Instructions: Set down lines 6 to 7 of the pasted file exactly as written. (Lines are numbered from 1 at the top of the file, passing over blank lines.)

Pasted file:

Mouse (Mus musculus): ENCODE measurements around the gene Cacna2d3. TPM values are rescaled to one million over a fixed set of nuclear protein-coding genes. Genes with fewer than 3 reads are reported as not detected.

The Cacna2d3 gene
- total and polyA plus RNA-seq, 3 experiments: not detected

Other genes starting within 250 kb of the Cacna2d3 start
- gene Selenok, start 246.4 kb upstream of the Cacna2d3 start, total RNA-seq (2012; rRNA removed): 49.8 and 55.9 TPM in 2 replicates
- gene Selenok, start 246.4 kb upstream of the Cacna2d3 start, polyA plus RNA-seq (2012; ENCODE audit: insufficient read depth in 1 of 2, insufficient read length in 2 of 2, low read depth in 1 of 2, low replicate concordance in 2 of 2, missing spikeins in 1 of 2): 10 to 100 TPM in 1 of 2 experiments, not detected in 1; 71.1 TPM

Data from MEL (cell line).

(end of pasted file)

- gene Selenok, start 246.4 kb upstream of the Cacna2d3 start, polyA plus RNA-seq (2012; ENCODE audit: insufficient read depth in 1 of 2, insufficient read length in 2 of 2, low read depth in 1 of 2, low replicate concordance in 2 of 2, missing spikeins in 1 of 2): 10 to 100 TPM in 1 of 2 experiments, not detected in 1; 71.1 TPM

Data from MEL (cell line).